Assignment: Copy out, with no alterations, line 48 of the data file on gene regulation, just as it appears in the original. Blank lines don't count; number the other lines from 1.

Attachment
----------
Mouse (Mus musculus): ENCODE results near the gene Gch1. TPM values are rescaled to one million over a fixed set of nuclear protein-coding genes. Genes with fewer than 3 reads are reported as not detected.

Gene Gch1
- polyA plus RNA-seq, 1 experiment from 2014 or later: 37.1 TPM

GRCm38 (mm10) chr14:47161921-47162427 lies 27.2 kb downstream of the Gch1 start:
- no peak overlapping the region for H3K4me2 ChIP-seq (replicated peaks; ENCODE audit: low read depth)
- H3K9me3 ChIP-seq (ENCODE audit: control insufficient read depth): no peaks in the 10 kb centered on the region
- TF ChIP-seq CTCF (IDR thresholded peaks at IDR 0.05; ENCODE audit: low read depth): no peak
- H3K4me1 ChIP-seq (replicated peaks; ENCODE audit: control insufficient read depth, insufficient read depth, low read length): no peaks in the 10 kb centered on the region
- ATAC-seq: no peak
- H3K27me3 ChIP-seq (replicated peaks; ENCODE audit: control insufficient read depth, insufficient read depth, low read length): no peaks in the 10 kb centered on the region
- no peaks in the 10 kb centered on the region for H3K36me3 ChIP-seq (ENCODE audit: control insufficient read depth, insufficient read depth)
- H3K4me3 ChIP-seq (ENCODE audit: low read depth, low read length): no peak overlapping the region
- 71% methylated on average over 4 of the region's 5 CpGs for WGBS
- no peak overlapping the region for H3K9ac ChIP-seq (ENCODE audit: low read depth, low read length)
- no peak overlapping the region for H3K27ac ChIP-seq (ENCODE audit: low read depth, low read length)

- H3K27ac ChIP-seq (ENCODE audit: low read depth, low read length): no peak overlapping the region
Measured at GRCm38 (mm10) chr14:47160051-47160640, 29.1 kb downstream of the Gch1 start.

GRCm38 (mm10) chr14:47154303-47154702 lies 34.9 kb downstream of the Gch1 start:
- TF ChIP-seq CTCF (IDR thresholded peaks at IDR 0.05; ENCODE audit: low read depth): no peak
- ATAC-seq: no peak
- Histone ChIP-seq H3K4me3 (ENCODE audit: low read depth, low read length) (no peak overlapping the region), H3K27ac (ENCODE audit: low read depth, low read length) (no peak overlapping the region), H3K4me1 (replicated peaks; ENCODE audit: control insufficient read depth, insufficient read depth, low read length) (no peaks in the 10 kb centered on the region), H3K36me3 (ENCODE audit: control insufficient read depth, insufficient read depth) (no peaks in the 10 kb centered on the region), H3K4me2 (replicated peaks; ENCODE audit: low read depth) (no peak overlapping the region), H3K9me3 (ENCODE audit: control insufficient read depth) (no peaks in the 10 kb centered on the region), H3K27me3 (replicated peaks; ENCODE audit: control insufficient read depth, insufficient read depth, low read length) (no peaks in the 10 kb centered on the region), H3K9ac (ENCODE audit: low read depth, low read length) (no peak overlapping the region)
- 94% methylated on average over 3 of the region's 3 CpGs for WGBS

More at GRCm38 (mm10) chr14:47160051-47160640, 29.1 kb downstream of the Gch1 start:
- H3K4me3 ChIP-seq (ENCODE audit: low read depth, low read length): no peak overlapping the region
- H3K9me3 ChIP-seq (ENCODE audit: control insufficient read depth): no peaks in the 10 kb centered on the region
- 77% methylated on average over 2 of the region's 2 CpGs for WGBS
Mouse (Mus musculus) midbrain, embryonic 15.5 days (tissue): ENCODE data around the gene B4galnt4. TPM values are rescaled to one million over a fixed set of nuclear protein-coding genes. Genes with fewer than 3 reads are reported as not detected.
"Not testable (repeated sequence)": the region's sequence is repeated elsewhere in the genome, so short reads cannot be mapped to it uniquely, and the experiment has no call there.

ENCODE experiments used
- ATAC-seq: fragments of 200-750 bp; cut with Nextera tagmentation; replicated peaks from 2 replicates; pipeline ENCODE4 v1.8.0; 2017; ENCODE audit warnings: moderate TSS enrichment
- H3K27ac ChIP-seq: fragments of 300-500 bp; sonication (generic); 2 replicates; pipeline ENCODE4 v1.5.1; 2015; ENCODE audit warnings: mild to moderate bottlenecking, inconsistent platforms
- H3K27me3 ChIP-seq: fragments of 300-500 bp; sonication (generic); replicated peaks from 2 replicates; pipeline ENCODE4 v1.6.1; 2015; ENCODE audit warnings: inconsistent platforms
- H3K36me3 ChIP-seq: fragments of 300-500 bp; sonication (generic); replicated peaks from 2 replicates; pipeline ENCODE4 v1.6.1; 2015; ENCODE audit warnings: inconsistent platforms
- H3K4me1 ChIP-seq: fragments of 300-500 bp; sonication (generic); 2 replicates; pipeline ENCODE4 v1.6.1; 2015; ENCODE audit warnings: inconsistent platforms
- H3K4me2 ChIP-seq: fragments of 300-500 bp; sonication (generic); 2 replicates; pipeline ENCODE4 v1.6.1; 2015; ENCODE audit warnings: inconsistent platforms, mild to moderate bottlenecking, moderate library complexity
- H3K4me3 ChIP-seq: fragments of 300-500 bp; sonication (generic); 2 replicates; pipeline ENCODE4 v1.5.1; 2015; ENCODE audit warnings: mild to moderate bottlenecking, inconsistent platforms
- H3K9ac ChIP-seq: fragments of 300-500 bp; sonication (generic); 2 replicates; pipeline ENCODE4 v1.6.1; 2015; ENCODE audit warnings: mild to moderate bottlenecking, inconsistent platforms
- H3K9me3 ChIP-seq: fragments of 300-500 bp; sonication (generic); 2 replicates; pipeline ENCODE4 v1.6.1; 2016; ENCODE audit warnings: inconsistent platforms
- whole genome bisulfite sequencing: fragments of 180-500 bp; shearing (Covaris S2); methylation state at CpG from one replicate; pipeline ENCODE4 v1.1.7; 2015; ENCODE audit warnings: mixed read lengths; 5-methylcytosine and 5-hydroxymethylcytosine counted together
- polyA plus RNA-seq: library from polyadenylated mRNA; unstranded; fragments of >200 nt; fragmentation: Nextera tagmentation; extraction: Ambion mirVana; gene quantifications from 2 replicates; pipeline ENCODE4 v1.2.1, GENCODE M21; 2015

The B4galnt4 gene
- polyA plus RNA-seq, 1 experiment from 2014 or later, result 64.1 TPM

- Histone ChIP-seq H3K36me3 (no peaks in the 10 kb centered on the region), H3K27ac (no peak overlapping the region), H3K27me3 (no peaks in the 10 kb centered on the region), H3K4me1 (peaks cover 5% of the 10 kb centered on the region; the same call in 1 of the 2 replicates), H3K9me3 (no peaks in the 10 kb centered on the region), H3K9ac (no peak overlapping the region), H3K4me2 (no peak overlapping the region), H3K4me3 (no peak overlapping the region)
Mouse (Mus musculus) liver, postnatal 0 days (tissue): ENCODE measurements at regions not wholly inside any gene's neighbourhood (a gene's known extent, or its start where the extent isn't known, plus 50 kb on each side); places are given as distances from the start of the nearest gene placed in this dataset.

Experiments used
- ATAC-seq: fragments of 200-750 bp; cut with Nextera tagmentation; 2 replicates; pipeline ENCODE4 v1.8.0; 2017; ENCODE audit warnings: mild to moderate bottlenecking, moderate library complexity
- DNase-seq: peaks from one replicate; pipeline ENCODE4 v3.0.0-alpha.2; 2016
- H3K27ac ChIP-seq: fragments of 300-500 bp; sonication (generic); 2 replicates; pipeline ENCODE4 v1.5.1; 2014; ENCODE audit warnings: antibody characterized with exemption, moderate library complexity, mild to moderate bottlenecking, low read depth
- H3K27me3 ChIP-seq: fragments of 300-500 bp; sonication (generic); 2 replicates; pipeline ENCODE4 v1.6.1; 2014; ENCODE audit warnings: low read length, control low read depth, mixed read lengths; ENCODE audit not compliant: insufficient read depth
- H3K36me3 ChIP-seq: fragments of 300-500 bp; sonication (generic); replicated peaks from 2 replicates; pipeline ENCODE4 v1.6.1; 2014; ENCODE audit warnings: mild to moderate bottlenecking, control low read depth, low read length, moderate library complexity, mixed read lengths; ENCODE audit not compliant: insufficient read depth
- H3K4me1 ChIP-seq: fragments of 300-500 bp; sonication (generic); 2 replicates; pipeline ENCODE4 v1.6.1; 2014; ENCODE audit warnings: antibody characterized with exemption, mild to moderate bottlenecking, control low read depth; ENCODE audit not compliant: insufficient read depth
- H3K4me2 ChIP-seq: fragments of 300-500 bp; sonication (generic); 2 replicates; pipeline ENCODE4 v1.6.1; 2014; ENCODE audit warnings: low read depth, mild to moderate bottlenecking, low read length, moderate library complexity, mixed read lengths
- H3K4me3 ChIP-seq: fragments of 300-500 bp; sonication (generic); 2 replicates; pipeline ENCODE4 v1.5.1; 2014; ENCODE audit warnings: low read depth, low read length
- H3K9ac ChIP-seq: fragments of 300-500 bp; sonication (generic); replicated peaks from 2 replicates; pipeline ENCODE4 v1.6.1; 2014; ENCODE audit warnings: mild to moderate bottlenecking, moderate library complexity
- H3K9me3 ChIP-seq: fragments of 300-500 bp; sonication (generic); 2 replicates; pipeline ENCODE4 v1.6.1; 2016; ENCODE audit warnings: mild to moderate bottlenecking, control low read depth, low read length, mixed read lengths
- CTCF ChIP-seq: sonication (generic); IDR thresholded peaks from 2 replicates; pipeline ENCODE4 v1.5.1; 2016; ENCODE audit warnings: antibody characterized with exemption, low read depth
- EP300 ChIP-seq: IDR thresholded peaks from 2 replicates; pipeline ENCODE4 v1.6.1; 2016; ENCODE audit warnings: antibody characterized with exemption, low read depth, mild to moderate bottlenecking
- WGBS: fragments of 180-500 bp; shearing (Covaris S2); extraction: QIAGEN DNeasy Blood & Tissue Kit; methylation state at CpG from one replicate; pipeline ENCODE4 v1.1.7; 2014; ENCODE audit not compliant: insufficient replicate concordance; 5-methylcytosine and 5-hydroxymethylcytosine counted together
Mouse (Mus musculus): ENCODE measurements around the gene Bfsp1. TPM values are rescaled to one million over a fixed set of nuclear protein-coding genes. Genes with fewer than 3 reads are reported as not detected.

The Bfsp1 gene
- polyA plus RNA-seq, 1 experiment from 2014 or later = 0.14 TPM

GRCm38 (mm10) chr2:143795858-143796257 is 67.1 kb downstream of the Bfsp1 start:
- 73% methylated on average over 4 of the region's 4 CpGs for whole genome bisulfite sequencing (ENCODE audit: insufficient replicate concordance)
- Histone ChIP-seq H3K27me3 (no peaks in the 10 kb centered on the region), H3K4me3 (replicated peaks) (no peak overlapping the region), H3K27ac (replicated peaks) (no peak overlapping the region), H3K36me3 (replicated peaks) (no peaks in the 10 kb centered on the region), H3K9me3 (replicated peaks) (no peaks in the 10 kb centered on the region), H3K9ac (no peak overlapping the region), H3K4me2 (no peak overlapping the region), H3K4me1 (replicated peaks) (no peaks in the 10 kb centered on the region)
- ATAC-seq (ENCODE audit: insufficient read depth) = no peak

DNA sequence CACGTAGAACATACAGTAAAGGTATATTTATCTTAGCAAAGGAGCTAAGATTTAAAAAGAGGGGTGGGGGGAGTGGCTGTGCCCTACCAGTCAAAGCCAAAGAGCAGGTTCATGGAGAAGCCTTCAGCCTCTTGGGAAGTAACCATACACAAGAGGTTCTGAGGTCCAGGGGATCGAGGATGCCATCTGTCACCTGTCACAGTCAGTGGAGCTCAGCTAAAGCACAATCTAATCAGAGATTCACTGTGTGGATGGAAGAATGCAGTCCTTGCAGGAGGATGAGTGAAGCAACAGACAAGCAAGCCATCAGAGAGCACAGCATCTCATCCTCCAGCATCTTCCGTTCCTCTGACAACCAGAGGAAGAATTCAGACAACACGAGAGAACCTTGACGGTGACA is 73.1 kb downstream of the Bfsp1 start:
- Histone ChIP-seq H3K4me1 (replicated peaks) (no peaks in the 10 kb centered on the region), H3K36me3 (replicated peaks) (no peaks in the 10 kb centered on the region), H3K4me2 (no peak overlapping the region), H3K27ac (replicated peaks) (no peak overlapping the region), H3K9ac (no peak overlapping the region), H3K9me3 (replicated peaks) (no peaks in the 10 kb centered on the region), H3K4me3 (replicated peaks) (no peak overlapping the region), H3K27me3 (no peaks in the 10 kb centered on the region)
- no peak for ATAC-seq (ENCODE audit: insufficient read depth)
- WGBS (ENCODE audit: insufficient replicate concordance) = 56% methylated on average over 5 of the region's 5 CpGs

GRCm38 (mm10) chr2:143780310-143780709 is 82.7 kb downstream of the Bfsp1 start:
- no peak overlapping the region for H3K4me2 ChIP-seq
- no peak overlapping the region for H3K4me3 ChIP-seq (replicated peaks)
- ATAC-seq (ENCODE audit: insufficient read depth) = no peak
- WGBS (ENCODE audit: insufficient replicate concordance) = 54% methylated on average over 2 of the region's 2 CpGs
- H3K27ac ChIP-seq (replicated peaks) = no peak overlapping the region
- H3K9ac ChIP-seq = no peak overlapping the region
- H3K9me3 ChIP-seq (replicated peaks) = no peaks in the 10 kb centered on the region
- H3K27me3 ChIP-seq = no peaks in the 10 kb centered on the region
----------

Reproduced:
- H3K27ac ChIP-seq: fragments of 300-500 bp; sonication (generic); 2 replicates; pipeline ENCODE4 v1.5.1; 2014; ENCODE audit warnings: antibody characterized with exemption, moderate library complexity, mild to moderate bottlenecking, low read depth